Borehole strainmeters measure very small changes in the dimension of a borehole at depths ranging from 100 m to 250 m. This is accomplished by measuring the change in diameter or volume of a strainmeter installed in the borehole.
The Plate Boundary Observatory uses a instrument developed and constructed by GTSM Technologies which measure the change in borehole diameter along three azimuths separated by 120 degrees perpendicular to the borehole. Strainmeters can detect changes in the diameter of a borehole on the order of four picometers, about one ten millionth of the width of a human hair and smaller than the width of a Hydrogen atom. A change of four picometers along the ten cm width of the strainmeters equates to approximately 0.05 nanostrain while signals of geophysical interest range from several nanostrain to many hundreds of nanostrain. For example the strains induced by earth tides, the effect of the Sun and Moon on the Earth's crust, are ten's of nanostrain.
The Gladwin tensor strainmeters (GTSMs) have a precision of 1 part per billion over short periods. The GTSM uses differential capacitive plate transducers to measure change in the borehole diameter. As the borehole deforms the plates move relative to each other causing a change in capacitance proportional to the change in distance. The GTSM has three strain gauges oriented 120 degrees apart. The independent measurements of change in length along each axis can be combined to obtain three other strain components that describe the horizontal strain tensor: the areal strain, and gamma 1 and gamma 2 shear strains. Each gauge is contained in a separate module about 10 cm in diameter and the three modules are stacked above each other within the strainmeter. The entire instrument is about 254 cm long and weighs 50 kg. The instrument is grouted into the borehole using an expansive grout to ensure it is always under compression.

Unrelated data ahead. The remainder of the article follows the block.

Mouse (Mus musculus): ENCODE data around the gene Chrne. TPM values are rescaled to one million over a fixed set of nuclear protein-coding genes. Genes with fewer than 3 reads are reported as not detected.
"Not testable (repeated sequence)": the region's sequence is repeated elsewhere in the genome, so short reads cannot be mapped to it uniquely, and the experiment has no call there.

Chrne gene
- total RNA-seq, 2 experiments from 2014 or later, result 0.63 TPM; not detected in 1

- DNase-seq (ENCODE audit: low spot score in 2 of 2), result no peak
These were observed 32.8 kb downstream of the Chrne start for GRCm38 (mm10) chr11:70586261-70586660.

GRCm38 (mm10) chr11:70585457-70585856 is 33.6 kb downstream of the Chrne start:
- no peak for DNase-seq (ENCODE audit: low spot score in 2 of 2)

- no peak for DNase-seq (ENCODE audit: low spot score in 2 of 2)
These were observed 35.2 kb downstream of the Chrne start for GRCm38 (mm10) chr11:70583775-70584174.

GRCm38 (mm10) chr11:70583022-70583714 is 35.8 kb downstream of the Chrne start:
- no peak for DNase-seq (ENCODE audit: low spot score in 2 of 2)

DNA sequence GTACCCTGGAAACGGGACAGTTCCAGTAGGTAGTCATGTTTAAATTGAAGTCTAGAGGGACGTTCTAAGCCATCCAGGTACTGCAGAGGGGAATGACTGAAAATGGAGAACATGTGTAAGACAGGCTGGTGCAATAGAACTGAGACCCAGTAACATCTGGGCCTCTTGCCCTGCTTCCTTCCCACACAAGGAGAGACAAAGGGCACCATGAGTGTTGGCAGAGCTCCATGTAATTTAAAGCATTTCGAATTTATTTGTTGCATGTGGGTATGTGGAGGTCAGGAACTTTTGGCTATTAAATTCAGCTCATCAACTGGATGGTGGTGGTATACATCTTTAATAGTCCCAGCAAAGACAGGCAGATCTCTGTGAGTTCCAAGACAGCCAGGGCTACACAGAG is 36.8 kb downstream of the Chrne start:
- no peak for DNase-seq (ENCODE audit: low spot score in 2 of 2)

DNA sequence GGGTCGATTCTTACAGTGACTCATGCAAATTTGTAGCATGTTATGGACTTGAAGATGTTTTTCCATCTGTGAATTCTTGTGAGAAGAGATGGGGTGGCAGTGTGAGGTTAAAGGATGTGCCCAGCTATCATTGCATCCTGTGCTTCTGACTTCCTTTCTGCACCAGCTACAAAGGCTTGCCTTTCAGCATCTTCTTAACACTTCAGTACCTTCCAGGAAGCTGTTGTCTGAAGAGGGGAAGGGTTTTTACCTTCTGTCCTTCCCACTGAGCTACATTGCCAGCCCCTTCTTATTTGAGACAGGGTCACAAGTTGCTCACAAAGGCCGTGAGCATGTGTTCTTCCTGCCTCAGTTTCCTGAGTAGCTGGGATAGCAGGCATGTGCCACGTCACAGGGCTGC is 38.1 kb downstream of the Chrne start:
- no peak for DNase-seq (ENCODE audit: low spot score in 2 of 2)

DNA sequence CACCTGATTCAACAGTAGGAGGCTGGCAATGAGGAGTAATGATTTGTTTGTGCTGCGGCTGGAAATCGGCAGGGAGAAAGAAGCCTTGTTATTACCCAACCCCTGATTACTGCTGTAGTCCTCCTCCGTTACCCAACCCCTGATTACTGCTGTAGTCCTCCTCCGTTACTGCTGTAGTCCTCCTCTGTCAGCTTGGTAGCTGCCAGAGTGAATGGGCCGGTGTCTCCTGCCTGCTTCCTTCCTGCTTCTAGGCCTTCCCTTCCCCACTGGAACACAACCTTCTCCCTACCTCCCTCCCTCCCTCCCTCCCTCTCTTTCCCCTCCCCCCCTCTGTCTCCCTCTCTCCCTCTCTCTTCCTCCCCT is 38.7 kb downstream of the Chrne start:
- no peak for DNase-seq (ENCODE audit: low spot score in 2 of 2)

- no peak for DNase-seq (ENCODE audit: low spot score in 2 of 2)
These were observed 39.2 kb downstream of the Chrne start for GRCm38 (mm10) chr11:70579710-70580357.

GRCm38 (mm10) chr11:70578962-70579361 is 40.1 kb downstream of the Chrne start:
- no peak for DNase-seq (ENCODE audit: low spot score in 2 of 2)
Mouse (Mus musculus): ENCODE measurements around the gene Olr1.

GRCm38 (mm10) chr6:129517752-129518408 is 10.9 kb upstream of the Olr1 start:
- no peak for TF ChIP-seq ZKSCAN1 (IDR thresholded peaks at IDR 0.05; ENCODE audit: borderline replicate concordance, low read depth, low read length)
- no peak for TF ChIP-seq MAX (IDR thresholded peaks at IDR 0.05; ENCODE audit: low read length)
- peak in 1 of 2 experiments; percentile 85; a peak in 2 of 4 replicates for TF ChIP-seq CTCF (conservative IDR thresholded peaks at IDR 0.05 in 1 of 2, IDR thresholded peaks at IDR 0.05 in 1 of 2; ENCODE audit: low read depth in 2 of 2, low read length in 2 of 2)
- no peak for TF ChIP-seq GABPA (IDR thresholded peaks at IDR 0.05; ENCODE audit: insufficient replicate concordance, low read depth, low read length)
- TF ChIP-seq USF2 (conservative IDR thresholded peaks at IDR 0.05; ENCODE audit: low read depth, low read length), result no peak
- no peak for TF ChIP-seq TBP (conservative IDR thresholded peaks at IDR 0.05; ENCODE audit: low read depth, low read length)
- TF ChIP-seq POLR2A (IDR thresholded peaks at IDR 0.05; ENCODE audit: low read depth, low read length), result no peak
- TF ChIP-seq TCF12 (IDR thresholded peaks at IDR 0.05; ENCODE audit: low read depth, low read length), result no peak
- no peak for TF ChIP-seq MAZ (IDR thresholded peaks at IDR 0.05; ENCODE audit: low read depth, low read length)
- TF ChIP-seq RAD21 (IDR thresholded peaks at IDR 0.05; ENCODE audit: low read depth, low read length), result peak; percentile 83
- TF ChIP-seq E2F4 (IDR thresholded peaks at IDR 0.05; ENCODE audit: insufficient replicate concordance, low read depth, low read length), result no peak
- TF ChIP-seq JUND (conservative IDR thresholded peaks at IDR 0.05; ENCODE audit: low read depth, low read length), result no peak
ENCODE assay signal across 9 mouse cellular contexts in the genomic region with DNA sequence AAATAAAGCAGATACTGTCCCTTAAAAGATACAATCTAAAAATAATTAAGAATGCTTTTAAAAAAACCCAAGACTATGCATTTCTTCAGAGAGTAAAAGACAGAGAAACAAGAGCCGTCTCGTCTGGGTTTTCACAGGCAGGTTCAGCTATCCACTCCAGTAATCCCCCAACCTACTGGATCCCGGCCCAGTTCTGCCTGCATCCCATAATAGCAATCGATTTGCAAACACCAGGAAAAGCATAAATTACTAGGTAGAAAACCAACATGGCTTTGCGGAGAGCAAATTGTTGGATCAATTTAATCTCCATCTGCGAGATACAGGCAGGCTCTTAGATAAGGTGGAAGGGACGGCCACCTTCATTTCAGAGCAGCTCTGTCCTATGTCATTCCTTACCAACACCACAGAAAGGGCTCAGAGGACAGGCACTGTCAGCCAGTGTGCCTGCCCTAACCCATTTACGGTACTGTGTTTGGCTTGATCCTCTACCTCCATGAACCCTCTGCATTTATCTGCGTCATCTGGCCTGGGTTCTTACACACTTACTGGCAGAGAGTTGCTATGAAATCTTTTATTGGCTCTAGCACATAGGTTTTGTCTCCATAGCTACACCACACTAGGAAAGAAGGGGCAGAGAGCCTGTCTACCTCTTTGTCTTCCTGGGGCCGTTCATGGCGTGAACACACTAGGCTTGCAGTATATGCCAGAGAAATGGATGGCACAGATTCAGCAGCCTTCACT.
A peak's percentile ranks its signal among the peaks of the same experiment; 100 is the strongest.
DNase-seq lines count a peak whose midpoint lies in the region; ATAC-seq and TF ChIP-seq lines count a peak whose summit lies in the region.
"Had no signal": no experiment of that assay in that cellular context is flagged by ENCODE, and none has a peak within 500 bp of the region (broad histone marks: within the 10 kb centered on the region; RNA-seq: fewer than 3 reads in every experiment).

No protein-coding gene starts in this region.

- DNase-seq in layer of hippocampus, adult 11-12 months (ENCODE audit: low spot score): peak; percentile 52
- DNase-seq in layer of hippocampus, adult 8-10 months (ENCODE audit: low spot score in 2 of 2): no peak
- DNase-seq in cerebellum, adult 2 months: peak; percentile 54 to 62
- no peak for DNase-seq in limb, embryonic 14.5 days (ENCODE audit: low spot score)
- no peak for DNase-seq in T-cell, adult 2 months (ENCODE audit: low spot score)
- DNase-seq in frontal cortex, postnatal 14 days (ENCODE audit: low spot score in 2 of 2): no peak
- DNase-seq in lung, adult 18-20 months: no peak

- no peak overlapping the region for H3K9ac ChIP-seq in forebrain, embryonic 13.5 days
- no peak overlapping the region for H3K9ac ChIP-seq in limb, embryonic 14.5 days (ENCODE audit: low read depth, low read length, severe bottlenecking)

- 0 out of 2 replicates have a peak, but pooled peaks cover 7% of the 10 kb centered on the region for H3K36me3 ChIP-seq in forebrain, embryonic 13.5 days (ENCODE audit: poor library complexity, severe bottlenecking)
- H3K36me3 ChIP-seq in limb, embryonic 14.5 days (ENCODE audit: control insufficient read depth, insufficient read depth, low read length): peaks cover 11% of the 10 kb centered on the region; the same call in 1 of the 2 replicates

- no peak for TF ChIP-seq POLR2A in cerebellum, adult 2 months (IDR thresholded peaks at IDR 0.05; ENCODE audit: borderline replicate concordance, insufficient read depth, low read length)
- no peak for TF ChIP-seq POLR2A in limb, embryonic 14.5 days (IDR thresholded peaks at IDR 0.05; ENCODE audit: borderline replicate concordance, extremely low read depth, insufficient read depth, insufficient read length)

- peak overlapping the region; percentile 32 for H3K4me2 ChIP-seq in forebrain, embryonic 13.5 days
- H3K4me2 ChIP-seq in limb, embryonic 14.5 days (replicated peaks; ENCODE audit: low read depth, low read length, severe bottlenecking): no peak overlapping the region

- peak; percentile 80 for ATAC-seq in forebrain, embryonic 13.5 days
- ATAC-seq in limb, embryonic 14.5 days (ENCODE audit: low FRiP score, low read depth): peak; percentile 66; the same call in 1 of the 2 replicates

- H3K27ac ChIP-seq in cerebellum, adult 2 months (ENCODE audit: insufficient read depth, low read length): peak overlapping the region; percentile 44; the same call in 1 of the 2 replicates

A typical installation starts with a borehole that is 15 cm in diameter and approximately 200 m deep, the actual depth depends on the location of desirable rock. A strainmeter is installed at the bottom of the borehole with specialized expansive grout. A seismometer is then installed from three to ten meters above the strainmeter. The upper portion of the borehole is used for auxiliary instruments such as: pore pressure transducers, tiltmeters and continuous thermal measurements. In total the borehole network contains nearly 300 instruments and produces close to 1800 channels of data.
From a science perspective, the PBO component of EarthScope is designed to study the three-dimensional strain field in the western United States (see more) that results from deformation across the active boundary zone between the Pacific and North American plates. The PBO BSM Network augments the knowledge of this strain field.
Last modified: Monday, 03-Mar-2014 19:28:13 UTC